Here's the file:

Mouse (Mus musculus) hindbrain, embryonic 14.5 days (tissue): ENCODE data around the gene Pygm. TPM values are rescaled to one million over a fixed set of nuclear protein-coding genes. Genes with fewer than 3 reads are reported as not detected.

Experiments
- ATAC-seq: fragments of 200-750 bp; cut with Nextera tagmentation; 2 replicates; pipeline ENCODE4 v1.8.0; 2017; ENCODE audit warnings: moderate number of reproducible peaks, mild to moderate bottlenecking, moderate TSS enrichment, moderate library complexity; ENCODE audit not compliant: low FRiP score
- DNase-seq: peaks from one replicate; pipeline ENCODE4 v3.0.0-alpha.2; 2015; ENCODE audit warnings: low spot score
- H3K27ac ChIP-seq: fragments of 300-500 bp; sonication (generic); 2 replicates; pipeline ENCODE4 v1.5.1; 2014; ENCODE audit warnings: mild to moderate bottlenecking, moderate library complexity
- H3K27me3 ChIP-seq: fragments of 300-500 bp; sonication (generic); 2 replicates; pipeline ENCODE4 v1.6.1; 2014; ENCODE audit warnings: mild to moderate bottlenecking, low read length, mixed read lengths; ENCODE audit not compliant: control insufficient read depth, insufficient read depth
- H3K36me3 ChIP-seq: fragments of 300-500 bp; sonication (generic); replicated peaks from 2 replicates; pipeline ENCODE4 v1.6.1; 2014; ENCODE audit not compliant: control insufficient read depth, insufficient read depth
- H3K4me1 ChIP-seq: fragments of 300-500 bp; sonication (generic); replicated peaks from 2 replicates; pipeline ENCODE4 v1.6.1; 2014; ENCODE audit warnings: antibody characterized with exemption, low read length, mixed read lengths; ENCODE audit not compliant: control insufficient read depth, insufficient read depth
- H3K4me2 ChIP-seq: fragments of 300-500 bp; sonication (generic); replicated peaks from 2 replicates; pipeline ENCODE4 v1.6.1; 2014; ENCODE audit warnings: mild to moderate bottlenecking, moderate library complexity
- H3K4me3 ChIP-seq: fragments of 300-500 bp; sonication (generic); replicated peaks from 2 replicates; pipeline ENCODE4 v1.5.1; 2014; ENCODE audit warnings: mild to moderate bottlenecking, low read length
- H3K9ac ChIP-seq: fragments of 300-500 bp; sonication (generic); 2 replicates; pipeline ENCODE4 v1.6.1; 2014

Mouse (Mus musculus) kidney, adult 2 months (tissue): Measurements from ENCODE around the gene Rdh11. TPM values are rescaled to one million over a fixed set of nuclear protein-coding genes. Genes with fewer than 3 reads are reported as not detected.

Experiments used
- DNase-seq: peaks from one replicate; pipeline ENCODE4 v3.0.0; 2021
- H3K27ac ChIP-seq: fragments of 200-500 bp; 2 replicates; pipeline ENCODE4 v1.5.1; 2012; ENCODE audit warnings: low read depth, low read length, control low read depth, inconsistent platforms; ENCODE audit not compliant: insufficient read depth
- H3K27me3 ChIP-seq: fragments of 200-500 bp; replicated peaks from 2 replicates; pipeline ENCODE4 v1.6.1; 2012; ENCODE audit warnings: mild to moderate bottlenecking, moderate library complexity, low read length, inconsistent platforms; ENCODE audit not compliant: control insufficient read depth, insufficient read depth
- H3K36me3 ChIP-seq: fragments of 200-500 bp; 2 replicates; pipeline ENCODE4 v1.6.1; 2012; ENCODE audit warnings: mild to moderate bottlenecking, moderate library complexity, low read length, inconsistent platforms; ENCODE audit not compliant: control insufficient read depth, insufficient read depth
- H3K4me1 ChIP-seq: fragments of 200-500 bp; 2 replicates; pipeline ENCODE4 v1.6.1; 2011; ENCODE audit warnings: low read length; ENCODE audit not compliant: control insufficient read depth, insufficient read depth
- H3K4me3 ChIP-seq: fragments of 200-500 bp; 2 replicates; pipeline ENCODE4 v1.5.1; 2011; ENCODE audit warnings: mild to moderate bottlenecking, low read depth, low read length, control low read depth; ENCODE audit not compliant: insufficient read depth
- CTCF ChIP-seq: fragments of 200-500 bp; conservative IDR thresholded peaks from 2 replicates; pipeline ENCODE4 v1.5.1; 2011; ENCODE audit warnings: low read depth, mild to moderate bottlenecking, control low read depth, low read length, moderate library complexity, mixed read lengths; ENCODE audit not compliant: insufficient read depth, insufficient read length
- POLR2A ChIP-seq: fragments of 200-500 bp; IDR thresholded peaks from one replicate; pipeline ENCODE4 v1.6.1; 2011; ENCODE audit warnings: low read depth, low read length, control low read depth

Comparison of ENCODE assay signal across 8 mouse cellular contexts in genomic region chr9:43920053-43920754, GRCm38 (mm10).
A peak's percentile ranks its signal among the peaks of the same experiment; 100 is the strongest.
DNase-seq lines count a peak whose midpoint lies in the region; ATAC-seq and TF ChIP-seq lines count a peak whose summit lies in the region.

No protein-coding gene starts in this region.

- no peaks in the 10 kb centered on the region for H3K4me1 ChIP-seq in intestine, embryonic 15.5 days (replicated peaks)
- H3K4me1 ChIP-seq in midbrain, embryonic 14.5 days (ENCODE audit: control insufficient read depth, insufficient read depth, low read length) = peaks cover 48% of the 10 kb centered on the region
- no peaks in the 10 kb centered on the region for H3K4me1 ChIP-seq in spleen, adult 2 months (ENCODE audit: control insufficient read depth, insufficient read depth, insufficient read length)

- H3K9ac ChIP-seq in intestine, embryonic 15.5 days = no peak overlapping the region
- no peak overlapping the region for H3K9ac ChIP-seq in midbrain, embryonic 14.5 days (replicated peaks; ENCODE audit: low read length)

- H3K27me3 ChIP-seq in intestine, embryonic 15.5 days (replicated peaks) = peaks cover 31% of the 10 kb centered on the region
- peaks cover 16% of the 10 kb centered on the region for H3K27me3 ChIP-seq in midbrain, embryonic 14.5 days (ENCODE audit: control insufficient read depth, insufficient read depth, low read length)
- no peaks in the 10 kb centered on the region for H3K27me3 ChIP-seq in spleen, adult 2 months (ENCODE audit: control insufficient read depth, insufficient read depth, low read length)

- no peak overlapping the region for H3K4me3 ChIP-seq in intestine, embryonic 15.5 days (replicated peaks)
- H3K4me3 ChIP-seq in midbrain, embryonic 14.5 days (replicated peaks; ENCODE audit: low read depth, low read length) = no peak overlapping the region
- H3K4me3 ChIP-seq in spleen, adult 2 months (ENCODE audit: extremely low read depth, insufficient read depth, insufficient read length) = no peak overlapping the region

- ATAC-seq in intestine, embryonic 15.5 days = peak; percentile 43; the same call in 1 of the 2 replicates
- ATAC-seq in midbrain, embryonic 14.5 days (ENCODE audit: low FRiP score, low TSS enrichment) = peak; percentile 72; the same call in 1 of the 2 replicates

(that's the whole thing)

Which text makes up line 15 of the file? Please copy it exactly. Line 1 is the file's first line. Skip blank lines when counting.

- H3K27ac ChIP-seq: fragments of 200-500 bp; 2 replicates; pipeline ENCODE4 v1.5.1; 2012; ENCODE audit warnings: low read depth, low read length, control low read depth, inconsistent platforms; ENCODE audit not compliant: insufficient read depth